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README
This directory tree holds version 21.0.104 of GNU Emacs, the extensible,
customizable, self-documenting real-time display editor.

You may encounter bugs in this release.  If you do, please report
them; your bug reports are valuable contributions to the FSF, since
they allow us to notice and fix problems on machines we don't have, or
in code we don't use often.  See the file BUGS for more information on
how to report bugs.

See the file etc/NEWS for information on new features and other
user-visible changes in recent versions of Emacs.

The file INSTALL in this directory says how to bring up GNU Emacs on
various systems, once you have loaded the entire subtree of this
directory.

The file etc/PROBLEMS contains information on many common problems that
occur in building, installing and running Emacs.

Reports of bugs in Emacs should be sent to the mailing list
bug-gnu-emacs@gnu.org.  See the "Bugs" section of the Emacs
manual for more information on how to report bugs.  (The file `BUGS'
in this directory explains how you can find and read that section
using the Info files that come with Emacs.)  See `etc/MAILINGLISTS'
for more information on mailing lists relating to GNU packages.

The `etc' subdirectory contains several other files, named in capital
letters, which you might consider looking at when installing GNU
Emacs.

The file `configure' is a shell script to acclimate Emacs to the
oddities of your processor and operating system.  It creates the file
`Makefile' (a script for the `make' program), which automates the
process of building and installing Emacs.  See INSTALL for more
detailed information.

The file `configure.in' is the input used by the autoconf program to
construct the `configure' script.  Since Emacs has some configuration
requirements that autoconf can't meet directly, and for historical
reasons, `configure.in' uses an unholy marriage of custom-baked
configuration code and autoconf macros.  If you want to rebuild
`configure' from `configure.in', you will need to install a recent
version of autoconf and GNU m4.

The file `Makefile.in' is a template used by `configure' to create
`Makefile'.

The file `make-dist' is a shell script to build a distribution tar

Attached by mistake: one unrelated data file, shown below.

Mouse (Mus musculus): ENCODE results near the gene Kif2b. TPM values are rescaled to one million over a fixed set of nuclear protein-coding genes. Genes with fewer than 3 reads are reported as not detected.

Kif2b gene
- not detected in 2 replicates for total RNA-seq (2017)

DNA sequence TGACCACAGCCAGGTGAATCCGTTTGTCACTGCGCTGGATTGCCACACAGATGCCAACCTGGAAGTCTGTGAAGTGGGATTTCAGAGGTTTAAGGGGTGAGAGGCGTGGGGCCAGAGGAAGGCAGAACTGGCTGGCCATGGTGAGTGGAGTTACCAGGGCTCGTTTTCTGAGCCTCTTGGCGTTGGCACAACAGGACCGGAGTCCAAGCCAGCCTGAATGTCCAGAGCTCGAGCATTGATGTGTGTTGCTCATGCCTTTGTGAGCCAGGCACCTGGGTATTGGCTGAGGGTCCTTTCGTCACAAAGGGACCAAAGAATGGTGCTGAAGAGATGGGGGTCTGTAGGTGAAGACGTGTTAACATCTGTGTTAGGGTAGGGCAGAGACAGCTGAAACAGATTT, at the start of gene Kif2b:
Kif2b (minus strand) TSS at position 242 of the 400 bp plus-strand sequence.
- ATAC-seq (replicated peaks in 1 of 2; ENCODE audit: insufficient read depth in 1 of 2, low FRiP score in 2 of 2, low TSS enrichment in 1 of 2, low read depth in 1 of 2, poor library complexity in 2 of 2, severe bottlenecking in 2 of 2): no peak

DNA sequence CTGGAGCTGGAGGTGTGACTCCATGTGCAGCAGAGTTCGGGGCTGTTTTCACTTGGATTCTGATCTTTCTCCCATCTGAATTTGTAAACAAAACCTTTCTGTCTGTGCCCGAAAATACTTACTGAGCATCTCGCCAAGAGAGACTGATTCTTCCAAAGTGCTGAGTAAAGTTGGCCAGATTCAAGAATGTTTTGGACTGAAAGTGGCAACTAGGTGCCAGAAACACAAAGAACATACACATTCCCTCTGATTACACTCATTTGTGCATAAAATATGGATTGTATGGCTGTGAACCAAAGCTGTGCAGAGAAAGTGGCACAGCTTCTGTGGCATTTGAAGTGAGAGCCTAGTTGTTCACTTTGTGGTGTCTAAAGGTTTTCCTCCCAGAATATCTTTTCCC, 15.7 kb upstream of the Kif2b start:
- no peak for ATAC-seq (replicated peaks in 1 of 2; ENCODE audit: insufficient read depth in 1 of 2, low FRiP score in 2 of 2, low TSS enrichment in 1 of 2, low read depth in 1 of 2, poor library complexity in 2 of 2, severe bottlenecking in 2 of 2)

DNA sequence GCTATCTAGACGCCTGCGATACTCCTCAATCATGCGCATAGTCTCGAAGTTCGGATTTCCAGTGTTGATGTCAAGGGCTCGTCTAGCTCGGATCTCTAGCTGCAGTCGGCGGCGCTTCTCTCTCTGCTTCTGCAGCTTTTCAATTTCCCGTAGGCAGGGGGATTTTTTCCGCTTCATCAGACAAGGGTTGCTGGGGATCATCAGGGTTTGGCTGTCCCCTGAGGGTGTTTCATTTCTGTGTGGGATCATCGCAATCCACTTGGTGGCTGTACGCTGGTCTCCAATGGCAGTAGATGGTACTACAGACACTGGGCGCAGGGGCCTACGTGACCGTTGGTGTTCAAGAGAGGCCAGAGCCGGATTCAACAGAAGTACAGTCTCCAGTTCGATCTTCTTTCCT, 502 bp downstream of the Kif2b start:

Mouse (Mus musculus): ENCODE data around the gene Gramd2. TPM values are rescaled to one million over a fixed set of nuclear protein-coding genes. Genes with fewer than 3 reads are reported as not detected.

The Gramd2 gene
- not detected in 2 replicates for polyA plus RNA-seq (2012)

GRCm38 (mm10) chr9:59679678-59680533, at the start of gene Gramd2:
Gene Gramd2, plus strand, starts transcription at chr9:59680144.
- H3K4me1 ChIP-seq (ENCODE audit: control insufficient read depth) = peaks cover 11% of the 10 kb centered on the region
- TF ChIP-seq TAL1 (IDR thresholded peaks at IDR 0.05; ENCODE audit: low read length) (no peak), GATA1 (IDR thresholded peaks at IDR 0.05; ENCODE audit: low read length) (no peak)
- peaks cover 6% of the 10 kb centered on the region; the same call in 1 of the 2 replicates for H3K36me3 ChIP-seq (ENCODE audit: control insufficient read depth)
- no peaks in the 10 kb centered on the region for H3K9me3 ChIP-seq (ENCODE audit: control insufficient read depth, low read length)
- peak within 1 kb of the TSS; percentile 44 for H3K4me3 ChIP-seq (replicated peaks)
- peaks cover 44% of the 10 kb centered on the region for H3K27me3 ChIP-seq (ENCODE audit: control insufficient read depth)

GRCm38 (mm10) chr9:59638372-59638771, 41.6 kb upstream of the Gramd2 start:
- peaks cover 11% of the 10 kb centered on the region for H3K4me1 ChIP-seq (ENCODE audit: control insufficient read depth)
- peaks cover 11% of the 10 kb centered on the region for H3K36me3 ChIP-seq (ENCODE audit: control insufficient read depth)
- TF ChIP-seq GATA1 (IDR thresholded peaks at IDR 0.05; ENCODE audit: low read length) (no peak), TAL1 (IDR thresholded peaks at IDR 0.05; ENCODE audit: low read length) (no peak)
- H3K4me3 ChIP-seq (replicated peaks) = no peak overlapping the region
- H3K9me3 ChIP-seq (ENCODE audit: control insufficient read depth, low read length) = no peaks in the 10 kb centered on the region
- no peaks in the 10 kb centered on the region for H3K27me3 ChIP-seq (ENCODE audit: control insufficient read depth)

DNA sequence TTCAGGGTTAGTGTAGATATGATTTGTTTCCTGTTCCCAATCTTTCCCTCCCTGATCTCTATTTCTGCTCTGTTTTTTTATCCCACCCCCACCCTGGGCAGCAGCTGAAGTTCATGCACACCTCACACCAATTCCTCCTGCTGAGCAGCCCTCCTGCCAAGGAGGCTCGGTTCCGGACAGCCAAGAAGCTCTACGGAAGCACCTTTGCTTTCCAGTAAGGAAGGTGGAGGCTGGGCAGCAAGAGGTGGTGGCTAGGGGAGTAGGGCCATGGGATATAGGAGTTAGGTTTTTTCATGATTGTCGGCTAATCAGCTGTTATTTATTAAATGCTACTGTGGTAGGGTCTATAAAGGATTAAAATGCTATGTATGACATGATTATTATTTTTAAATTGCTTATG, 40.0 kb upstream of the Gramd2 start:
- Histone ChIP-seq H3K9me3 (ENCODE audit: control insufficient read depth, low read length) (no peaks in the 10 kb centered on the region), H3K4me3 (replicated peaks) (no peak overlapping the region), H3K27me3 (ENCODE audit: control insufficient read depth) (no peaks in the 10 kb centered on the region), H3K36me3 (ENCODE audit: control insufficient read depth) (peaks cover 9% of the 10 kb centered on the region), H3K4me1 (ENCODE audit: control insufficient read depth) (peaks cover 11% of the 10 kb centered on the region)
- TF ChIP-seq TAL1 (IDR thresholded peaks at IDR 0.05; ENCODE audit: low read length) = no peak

file from the current Emacs tree, containing only those files
appropriate for distribution.  If you make extensive changes to Emacs,
this script will help you distribute your version to others.

There are several subdirectories:

`src' holds the C code for Emacs (the Emacs Lisp interpreter and its
    primitives, the redisplay code, and some basic editing functions).
`lisp' holds the Emacs Lisp code for Emacs (most everything else).
`lib-src' holds the source code for some utility programs for use by
    or with Emacs, like movemail and etags.
`etc' holds miscellaneous architecture-independent data files
    Emacs uses, like the tutorial text and the Zippy the Pinhead quote
    database.  The contents of the `lisp', `info' and `man'
    subdirectories are architecture-independent too.

`info' holds the Info documentation tree for Emacs.
`man' holds the source code for the Emacs Manual.  If you modify the
      manual sources, you will need the `makeinfo' program to produce
      an updated manual.  `makeinfo' is part of the GNU Texinfo
      package; you need version 4.0 or later of Texinfo.

   Note that the Emacs Lisp Reference Manual sources are distributed
separately.  (They are twice as large as the Emacs Manual in the man
subdirectory.)

`msdos' holds configuration files for compiling Emacs under MSDOG.
`vms' holds instructions and useful files for running Emacs under VMS.
`nt' holds various command files and documentation files that pertain
     to running Emacs on Windows NT.
`mac' holds instructions, sources, and other useful files for building
      and running Emacs on the Mac.

   Building Emacs on non-Posix platforms requires to install tools
that aren't part of the standard distribution of the OS.  The
platform-specific README files and installation instructions should
list the required tools.
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